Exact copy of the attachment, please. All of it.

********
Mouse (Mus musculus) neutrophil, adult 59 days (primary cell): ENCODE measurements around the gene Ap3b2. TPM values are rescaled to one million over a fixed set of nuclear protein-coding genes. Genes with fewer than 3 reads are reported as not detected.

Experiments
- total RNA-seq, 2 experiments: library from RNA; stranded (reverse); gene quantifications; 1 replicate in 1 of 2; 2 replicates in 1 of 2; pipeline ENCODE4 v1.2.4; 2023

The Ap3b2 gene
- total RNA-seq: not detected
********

Mouse (Mus musculus) neutrophil, adult 59 days (primary cell): ENCODE measurements around the gene Ap3b2. TPM values are rescaled to one million over a fixed set of nuclear protein-coding genes. Genes with fewer than 3 reads are reported as not detected.

Experiments
- total RNA-seq, 2 experiments: library from RNA; stranded (reverse); gene quantifications; 1 replicate in 1 of 2; 2 replicates in 1 of 2; pipeline ENCODE4 v1.2.4; 2023

The Ap3b2 gene
- total RNA-seq: not detected